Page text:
New York State will spend $15 million to target communities with low vaccination rates but high levels of new cases, including in 21 Long Island ZIP codes, in an effort to get more people vaccinated against COVID-19.
The program will focus on 117 ZIP codes throughout the state, Gov. Andrew M. Cuomo said Monday, and will use community-based organizations to reach people who have declined to get the shot.
The majority of the communities — some 61% — are in New York City. The Long Island communities represent 18% of the total and include parts of Calverton, Wyandanch, Elmont and elsewhere. The 117 ZIP codes overall contain 6.7% of the state’s population and many of the locations are in poor, largely minority communities, Cuomo said.
Cuomo announced the program as new confirmed cases of the virus continue to rise, with the numbers in New York State increasing sixfold in the last month.
New daily cases jumped from 346 on June 26 to 1,982 in test results from Sunday, the governor said.
Some 75% of adults in the state have received at least one dose of the vaccine, Cuomo said. But that leaves 25% who have not — a total of 3.5 million people.
Only 0.15% of people in the state who are vaccinated have become infected with the virus, Cuomo added, saying "the vaccines work, and it’s proven in the numbers."
What to know
- Twenty one Long Island ZIP codes with low vaccination rates are among 117 across New York State targeted as part of an effort to get more people vaccinated against COVID-19, according to the office of Gov. Andrew M. Cuomo.
- The majority of the communities — some 61% — are in New York City. Long Island communities represent 18% of the total and include parts of Calverton, Wyandanch, Elmont and elsewhere.
- Of all new cases statewide, 72% come from the delta variant, which is highly contagious.
The community groups and the money they will receive are: $5.5 million to the Hispanic Federation; $5.5 million to the Federation of Protestant Welfare Agencies; $1 million to the New York Immigration Coalition; $1 million to the Asian American Federation; $1 million to the Charles B. Wang Community Center; and $1 million to the APICHA Community Health Center.
The groups will strengthen communication about the vaccines, expand public education and enhance outreach efforts, Cuomo said. The governor indicated that might include one-on-one conversations between workers for the organizations and residents in the targeted zones.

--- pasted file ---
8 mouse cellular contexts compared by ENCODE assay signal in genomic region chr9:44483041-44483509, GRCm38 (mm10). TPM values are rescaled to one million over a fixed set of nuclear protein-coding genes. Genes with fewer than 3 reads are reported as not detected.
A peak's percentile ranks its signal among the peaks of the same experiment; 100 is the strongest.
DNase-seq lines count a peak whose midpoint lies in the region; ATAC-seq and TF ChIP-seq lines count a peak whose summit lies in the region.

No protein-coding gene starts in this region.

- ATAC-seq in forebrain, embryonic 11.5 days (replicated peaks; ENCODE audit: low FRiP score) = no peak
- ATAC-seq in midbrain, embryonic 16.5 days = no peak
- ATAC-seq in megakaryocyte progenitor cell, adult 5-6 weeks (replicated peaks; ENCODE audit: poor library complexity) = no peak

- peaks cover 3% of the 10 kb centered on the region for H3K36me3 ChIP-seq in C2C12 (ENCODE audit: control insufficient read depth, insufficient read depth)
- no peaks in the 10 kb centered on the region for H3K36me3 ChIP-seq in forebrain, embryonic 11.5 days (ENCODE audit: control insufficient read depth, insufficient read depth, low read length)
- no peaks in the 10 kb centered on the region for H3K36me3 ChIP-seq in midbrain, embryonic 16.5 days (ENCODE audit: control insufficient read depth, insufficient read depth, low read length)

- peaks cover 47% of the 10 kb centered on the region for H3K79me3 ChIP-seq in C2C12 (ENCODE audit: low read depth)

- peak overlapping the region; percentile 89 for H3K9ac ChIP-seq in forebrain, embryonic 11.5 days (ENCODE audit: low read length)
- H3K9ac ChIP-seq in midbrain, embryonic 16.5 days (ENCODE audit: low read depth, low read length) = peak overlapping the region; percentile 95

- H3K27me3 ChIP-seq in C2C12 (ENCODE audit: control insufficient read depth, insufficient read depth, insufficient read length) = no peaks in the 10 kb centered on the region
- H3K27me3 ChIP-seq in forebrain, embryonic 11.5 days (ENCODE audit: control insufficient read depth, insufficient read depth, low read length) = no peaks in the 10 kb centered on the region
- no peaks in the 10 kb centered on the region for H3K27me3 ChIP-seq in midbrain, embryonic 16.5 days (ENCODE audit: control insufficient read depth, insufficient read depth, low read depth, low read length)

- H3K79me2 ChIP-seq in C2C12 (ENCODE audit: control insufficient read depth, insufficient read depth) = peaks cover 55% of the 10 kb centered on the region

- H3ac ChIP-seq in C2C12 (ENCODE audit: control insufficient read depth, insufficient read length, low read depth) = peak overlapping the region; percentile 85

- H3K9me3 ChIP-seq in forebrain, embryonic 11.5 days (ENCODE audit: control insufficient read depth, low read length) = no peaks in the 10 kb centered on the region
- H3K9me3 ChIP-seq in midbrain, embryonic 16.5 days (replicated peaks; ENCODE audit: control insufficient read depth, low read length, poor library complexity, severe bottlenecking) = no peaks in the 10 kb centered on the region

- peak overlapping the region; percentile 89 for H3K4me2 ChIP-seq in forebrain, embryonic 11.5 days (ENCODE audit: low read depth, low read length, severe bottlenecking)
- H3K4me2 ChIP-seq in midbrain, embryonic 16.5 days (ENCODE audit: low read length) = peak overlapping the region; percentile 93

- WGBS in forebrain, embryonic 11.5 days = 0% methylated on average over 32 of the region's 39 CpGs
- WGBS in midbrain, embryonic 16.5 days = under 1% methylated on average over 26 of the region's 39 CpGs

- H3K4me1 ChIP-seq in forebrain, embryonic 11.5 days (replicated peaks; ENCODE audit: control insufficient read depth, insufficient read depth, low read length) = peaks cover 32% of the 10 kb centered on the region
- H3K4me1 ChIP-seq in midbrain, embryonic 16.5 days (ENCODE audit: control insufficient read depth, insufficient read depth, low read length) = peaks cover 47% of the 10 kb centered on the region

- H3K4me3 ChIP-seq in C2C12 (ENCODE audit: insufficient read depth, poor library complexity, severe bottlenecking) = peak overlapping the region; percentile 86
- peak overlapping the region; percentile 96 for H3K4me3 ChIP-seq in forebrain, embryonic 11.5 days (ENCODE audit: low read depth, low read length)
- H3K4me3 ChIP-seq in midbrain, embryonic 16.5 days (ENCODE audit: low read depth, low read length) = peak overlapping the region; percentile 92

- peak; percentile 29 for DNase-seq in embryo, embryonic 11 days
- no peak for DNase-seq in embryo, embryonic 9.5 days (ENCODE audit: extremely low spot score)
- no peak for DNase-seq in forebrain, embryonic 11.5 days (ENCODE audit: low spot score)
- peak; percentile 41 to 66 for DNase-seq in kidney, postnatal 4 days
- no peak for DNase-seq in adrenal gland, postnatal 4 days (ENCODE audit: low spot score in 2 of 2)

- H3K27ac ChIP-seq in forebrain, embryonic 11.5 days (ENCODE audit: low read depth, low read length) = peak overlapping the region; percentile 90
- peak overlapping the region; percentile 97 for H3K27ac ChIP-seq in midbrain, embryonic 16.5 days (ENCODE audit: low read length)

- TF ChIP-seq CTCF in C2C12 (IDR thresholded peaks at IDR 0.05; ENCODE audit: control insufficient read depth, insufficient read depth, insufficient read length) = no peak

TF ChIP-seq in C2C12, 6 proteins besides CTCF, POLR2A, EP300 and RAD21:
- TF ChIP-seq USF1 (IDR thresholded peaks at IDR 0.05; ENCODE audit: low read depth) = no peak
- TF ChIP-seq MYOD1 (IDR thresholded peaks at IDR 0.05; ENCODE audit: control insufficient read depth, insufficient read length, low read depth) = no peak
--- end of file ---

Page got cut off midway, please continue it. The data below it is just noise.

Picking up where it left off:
Some medical experts praised the new program.
"With the COVID pandemic now really being amongst the unvaccinated, anything we can do that will help get those individuals and/or the communities to have a higher level of vaccinations means that all of us will be safer," said Dr. Sharon Nachman, chief of the Division of Pediatric Infectious Diseases at Stony Brook Children’s Hospital.
Cuomo said the community organizations are critical to the new effort, because they can connect on a ground-level basis with people and it won’t be a "top-down" approach.
Dr. Debbie Salas-Lopez, senior vice president of community and population health for Northwell Health, applauded the idea of providing funds to groups with strong ties in these neighborhoods.
"I think it’s terrific," said Salas-Lopez, who also leads the Health Equity Task Force of Long Island. "This is exactly what we have been looking for … these groups provide services to the community and in many ways are in the best positions to address their needs."
Salas-Lopez said the long-standing relationships these groups established have earned them the trust needed to reach people in communities with low vaccination rates.
Cuomo called the latest surge of cases a "pandemic of the unvaccinated." He also noted that 72% of new cases come from the delta variant, which is highly contagious.
The ZIP codes on Long Island named by Cuomo include parts of: Calverton, Riverhead, Center Moriches, East Moriches, Moriches, Yaphank, Middle Island, Rocky Point, Miller Place, Selden, Port Jefferson Station, Lake Grove, West Sayville, Wyandanch, Cedarhurst, Valley Stream, Elmont, Hempstead, Roosevelt, Baldwin, and Copiague.
Meanwhile, positivity levels in testing for COVID-19 continued to rise on Long Island and throughout the state.
On Long Island, the seven-day average has risen over the last three days from 2.08% to 2.23%, to 2.27%, according to state data.
The statewide seven-day average has risen from 1.66% to 1.76%, to 1.88%.
The number of new confirmed cases in test results from Sunday was 123 in Nassau, 131 in Suffolk and 743 in New York City.
The number of people hospitalized with the virus statewide rose by 41, to 546. Four people across New York State died on Sunday of causes related to the virus.
With Lisa L. Colangelo
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